Influence of Different Post-Core Systems on Impact Stress: a Pilot Study

Yoshihiro Kondoh1, Tomotaka Takeda2, *, Takamitsu Ozawa2, Keishiro Narimatsu2, Michiyo Konno2, Toshiki Fujii2, Chieko Sekiguchi2, Kazunori Nakajima2, Keiichi Ishigami 2, Masahito Shomura3, 4
1 Department of General Dentistry, Tokyo Dental College Chiba Hospital
2 Department of Sports Dentistry, Tokyo Dental College
3 Department of Pediatric Dentistry, Matsumoto Dental University School of Dentistry
4 Division of Oral Health Promotion, Matsumoto Dental University Graduate School

Article Metrics

CrossRef Citations:
Total Statistics:

Full-Text HTML Views: 204
Abstract HTML Views: 72
PDF Downloads: 33
Total Views/Downloads: 309
Unique Statistics:

Full-Text HTML Views: 122
Abstract HTML Views: 56
PDF Downloads: 30
Total Views/Downloads: 208

Creative Commons License
© Kondoh et al.; Licensee Bentham Open.

open-access license: This is an open access article licensed under the terms of the Creative Commons Attribution Non-Commercial License ( which permits unrestricted, non-commercial use, distribution and reproduction in any medium, provided the work is properly cited.

* Address correspondence to this author at the Department of Sports Dentistry, Tokyo Dental College, 1-2-2, Masago, Mihama-ku, Chiba, 261-8502, Japan; Tel: +81432703605; Fax: +81432703609; E-mail:


This pilot study compared impact strain at the core and root surfaces between two different post-core systems.

Materials and Methods:

The form of a bovine mandibular front tooth was modified to resemble that of a human maxillary incisor as a test specimen. A cast post and core (Metal PC) and composite resin and glass fiber-reinforced epoxy resin post (Fiber-Resin PC) system were tested. Four gauges were affixed to the buccal and lingual surfaces of the core and root. The specimens were then embedded in a metal mold using dental stone. A pendulum-type device with a pyramid-shaped metal impact object with a titanium alloy head was used to provide 2 different shock forces. Maximum distortion was measured and analyzed.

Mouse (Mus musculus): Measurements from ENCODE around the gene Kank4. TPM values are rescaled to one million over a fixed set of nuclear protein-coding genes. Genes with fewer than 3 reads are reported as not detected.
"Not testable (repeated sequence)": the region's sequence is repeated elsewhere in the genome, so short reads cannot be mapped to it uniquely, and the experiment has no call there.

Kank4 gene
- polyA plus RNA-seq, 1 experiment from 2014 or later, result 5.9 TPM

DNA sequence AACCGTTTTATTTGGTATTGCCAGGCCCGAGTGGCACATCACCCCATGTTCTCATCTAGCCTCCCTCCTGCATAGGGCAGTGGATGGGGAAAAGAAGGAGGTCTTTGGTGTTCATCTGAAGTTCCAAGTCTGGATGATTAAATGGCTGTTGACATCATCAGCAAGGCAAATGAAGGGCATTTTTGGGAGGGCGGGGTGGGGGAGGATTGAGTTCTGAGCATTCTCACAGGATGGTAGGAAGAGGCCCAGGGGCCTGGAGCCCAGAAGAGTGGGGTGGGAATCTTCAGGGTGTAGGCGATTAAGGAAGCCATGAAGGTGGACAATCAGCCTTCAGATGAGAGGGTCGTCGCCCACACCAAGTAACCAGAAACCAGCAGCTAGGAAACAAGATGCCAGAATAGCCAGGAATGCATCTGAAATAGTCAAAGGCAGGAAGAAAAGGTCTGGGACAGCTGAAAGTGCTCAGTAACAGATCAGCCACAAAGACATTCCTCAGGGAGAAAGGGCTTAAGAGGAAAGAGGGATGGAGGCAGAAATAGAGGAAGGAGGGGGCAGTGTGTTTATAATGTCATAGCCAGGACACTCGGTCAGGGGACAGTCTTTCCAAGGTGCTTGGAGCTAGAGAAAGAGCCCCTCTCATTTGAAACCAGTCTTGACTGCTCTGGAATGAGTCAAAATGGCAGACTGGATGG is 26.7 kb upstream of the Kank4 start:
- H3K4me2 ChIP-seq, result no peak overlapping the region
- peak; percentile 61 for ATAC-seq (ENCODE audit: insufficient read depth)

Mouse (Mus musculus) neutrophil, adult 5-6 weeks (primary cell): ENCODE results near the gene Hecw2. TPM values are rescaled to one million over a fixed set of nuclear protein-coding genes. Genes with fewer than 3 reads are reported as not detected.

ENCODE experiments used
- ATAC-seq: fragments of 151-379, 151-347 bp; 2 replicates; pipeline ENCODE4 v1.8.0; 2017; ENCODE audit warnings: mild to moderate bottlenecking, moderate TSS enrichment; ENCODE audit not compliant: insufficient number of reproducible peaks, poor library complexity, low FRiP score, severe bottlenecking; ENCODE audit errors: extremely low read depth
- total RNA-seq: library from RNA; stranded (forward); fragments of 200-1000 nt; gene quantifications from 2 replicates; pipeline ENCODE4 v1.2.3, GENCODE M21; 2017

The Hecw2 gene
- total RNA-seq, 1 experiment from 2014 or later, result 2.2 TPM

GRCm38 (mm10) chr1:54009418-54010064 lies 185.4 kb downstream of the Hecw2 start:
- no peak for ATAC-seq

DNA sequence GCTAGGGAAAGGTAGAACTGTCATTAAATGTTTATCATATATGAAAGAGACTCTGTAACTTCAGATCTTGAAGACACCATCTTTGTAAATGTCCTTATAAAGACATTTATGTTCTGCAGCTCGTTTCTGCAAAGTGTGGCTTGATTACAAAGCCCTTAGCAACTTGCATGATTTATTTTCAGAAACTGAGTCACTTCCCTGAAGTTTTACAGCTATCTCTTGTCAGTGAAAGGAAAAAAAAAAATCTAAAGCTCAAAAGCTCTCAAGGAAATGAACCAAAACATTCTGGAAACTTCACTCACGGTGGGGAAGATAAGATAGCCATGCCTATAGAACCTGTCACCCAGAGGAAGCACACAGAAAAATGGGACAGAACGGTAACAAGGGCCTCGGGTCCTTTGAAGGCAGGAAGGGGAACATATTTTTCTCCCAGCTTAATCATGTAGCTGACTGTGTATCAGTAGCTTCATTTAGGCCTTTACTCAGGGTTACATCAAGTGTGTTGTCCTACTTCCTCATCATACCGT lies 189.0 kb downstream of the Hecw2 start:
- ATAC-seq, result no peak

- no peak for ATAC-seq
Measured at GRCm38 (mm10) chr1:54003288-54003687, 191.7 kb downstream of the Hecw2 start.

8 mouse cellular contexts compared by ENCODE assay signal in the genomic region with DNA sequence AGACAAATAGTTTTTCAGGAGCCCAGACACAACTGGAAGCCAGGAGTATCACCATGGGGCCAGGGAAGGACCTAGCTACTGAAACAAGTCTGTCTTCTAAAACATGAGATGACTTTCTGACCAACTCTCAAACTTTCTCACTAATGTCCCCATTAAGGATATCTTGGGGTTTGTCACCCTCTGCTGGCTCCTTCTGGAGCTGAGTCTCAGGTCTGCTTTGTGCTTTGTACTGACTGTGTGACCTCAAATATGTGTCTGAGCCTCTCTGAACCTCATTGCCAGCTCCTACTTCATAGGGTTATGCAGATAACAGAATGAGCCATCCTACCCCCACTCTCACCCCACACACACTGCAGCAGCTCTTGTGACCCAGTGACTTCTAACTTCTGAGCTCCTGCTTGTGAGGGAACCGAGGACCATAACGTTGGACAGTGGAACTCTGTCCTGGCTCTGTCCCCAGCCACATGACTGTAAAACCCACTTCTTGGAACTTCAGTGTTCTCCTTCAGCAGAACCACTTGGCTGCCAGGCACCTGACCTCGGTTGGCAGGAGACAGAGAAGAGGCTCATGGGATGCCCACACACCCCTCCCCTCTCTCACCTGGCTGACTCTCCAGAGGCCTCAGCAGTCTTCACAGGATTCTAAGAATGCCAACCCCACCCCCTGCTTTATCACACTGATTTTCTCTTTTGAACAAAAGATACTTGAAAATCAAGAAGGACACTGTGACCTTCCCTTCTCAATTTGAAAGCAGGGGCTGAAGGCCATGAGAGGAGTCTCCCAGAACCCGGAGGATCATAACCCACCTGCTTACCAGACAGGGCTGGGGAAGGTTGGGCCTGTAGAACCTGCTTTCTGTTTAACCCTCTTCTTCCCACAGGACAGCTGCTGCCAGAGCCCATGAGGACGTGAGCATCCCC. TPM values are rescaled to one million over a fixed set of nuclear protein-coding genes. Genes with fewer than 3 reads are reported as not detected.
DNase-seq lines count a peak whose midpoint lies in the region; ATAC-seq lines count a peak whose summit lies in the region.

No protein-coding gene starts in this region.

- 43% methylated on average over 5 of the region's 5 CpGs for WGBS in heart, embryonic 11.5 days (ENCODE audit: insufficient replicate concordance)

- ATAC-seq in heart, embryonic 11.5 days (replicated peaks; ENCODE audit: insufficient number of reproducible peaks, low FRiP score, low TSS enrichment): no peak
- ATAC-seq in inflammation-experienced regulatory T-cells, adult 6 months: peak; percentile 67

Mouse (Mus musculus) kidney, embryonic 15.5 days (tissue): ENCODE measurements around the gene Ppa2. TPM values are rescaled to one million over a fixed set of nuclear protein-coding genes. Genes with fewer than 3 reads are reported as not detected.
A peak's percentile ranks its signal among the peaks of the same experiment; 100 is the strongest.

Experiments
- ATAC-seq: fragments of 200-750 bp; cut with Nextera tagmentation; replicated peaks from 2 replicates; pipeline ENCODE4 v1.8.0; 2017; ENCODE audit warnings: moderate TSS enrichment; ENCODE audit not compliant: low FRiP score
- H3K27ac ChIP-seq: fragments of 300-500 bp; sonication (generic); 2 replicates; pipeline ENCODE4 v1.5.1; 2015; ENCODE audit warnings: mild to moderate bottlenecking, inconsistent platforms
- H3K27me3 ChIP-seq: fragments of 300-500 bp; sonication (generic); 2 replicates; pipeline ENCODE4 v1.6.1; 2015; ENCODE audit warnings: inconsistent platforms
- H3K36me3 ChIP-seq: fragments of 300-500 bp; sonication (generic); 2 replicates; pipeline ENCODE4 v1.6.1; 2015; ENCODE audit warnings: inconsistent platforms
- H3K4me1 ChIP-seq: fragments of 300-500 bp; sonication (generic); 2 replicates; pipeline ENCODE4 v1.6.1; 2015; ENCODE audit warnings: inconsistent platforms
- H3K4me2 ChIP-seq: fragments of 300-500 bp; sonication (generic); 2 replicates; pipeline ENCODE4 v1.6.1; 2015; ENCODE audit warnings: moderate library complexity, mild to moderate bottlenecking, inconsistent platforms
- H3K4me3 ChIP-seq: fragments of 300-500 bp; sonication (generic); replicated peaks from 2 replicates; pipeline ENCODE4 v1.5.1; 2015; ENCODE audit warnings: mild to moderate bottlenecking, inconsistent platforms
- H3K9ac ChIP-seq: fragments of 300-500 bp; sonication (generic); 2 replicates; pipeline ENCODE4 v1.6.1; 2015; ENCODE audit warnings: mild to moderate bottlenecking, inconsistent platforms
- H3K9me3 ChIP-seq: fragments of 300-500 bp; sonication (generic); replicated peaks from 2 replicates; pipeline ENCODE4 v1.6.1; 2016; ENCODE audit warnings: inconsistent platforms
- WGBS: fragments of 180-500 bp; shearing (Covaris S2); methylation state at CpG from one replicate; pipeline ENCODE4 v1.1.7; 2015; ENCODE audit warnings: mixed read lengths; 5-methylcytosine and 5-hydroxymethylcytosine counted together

Distortion at the core at each measurement point and total amount of distortion with Fiber-Resin PC was significantly greater (p<0.05) than that with Metal PC against both impact forces. On the other hand, distortion at the root at the buccal measurement point with Fiber-Resin PC was significantly less than that with Metal PC against both impact forces. Total distortion was significantly less with Fiber-Resin PC than that with Metal PC against the greater impact shock. Acceleration with Fiber-Resin PC was significantly less than that with Metal PC against both impact forces.


Fiber-Resin PC has the potential to protect remaining root against traumatic force. This suggests that a Fiber-Resin PC is more suitable for non-vital teeth against not only occlusal but also traumatic impact force.

Keywords: : Acceleration, distortion, glass fiber-reinforced epoxy resin post, impact force, post-core system, root.